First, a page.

As we prepare to bid farewell to Wenger, there are a plethora of memories which come to mind. From star signings to transfer masterminds, Les Boss has done just about everything that a manager could do in his career. Well, that is short of winning a European cup.
Here are my five favorite Wenger moments.
A Farewell to Wenger
When Jose Mourinho came to England in 2004, it was on the back of a Champions League triumph with Porto. At the time, Wenger’s Arsenal were basking in the ecstasy of their undefeated season. However, when the two forces collided, the blue section of London came out on top.
Since that first Chelsea appointment for Mourinho until 2017, Arsène Wenger did not beat the Portuguese. For 12 matches, the self-proclaimed ‘Special One’ avoided defeat against the man he dubbed a ‘voyeur’ and a ‘specialist in failure’.
His war of words with Wenger is well-documented, although the Frenchman is not the only manager to butt heads with the current Manchester United boss. In fact, over the course of his three stints in England, Mourinho has made a habit of making bitter enemies amongst his colleagues.
Rafael Benitez, Carlo Ancelotti, Pep Guardiola and, fairly recently, Frank de Boer have all engaged in wars of words with Jose Mourinho.
Perhaps, however, none of the Portuguese’s nemeses quite provide the contrast that Wenger does. While Mourinho is happy to poke eyes, spit and drag others through the mud with his words, Arsène is generally outspoken, reserved and usually has nice words for others.
So, when Arsène Wenger finally beat Jose Mourinho in May 2017, it was a victory not just for him, but all those wronged by the ‘Special One’. It also felt like a win for all of the nice guys of the world, much like Les Professor.
Of course, Mourinho blames the loss on his involvement with the Europa League. Just one more reason to hate Mou! Let’s just hope that when he says his final farewell to Wenger it will be after a loss in a few weeks’ time.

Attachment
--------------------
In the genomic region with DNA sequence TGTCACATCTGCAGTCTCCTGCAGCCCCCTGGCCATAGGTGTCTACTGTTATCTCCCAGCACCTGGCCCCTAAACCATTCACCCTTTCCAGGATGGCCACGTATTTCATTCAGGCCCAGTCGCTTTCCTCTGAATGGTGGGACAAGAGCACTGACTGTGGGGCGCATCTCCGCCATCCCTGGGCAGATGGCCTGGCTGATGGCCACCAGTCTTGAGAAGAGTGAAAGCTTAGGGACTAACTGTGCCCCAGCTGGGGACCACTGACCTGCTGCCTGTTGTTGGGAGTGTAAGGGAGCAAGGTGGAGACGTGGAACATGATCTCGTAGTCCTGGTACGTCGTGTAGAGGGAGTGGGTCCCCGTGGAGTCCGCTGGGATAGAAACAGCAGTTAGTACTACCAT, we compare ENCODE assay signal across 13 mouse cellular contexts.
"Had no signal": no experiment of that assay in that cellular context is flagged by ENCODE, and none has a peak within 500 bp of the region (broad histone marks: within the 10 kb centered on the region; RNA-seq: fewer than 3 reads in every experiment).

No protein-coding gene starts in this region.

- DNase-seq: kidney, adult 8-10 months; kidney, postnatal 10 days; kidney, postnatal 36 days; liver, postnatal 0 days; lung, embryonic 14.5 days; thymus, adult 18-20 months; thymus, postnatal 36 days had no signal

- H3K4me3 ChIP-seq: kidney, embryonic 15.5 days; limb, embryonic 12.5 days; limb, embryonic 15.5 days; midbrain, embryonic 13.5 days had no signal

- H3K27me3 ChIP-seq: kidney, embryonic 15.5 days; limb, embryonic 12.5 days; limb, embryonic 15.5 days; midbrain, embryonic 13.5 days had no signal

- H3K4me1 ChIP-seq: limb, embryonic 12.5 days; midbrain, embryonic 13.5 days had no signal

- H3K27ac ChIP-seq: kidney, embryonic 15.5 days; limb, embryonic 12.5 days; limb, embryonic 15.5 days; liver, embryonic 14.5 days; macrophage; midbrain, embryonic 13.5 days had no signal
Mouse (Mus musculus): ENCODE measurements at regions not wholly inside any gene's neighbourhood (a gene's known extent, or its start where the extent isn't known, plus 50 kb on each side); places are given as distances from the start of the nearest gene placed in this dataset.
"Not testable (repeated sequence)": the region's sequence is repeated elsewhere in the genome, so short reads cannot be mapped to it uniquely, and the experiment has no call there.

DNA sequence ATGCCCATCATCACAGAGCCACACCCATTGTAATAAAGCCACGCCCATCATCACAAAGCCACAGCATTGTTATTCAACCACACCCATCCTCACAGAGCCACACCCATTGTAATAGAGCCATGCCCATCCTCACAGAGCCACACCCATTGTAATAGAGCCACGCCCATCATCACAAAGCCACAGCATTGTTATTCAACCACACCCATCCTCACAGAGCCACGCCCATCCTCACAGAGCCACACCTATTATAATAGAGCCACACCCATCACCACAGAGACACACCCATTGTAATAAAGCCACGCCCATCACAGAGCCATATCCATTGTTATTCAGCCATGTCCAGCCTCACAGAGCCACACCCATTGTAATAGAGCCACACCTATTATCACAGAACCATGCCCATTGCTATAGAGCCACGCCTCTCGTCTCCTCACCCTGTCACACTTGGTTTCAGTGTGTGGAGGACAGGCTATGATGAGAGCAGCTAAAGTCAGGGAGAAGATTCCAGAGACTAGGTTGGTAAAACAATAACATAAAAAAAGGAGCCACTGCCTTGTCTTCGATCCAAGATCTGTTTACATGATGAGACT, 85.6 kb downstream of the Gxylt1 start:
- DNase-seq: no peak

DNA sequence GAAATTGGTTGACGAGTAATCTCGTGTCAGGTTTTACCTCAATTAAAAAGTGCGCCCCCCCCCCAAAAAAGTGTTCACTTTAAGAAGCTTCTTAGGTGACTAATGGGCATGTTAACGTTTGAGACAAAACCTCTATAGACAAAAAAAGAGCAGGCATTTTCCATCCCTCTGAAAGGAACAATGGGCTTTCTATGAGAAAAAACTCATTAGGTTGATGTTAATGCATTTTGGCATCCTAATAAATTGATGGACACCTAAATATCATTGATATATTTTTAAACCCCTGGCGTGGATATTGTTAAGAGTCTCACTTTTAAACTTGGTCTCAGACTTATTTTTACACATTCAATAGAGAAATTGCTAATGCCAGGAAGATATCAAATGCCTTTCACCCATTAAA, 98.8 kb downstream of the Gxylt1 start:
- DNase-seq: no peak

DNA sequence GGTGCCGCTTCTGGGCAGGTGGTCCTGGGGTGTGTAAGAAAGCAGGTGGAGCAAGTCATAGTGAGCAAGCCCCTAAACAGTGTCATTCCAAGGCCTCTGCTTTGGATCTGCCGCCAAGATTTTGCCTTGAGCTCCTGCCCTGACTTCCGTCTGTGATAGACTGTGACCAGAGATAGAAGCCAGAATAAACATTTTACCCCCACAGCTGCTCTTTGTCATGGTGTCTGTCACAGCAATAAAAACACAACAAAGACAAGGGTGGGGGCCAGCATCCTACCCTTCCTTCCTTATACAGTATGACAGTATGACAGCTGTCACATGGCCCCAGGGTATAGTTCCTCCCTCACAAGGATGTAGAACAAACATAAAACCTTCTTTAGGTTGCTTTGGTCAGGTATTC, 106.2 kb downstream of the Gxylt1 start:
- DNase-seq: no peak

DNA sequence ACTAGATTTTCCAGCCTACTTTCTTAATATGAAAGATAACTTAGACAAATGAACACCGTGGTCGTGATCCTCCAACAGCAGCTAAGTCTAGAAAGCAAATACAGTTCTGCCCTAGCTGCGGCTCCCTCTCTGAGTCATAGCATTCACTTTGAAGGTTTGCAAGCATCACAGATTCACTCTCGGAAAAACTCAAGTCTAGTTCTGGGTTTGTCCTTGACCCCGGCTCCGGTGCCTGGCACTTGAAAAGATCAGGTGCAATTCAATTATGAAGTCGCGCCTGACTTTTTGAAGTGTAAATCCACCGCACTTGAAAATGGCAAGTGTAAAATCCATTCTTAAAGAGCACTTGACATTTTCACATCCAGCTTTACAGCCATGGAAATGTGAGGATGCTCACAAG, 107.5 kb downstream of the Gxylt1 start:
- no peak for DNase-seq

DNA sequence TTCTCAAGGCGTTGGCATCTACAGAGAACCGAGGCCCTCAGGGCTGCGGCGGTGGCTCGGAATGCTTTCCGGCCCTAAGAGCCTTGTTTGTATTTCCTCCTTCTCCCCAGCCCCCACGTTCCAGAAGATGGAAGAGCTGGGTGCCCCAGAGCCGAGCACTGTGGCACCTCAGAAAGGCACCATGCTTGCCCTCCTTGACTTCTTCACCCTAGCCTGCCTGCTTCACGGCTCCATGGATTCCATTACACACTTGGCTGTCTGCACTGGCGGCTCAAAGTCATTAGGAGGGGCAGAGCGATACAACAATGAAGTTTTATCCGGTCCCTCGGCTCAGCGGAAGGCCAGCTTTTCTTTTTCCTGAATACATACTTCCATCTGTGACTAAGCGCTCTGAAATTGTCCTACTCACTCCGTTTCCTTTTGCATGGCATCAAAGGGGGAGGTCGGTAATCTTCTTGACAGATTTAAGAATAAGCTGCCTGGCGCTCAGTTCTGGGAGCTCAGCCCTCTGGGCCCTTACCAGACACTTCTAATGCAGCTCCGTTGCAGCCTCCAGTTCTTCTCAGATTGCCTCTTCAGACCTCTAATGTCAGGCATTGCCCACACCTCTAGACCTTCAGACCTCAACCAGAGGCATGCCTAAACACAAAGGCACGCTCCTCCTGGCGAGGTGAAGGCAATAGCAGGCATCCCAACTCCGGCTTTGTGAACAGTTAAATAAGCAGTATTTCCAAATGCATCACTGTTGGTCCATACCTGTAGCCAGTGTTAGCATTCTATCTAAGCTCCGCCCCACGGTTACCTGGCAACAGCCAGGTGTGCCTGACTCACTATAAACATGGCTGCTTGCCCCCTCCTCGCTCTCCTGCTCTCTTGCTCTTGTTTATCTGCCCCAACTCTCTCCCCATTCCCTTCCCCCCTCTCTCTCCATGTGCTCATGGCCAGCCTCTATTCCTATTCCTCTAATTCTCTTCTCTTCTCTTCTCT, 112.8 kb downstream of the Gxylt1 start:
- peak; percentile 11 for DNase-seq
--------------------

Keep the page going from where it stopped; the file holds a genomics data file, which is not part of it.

Sent Off at Old Trafford
Over the years, Wenger has visited Old Trafford plenty of times. However, the single match which sticks in the mind took place in August 2009. The Red Devils held a slim 2-1 advantage with just minutes to go when Robin van Persie thumped home the equalizer.
However, the Dutchman was offsides, meaning that the Gunners lost the match. In response, Wenger kicked a water bottle in his technical area; a seemingly-meaningless expression of frustration. That is unless your name is Mike Dean.
The referee took exception to the kick and said ‘farewell Wenger’ as he showed the manager red.
The Arsenal manager was forced to abdicate his spot on the bench and move into the stands. The problem? There was no way to enter the stands from the technical area. The solution? A moment which lives in infamy, at least for Gooners.
Most FA Cups
While this isn’t really a single moment, rather seven different moments, but any farewell to Wenger must make mention of his record of most FA Cups won by a single manager.
His first came in 1998, as part of his first double-winning campaign. Arsenal played Newcastle United in the final, with Marc Overmars and a young Nicolas Anelka scoring, and won 2-0.
The Boss had to wait another four years to lift his second FA trophy. This time, Chelsea awaited in the final, but the result was the same; 2-0 to Arsenal. It was also Wenger’s second and final league and cup double.
The Gunners defended their cup the next season, beating Southampton 1-0 in the final. Arsène Wenger then faced off against Sir Alex Ferguson in the 2005 final, which went scoreless for 120 minutes. Jens Lehmann played the hero on the day, as he stopped Paul Scholes’ penalty. The shootout ended 5-4 in favor of Arsenal, seeing Wenger beat his fiercest rival, at least at the time.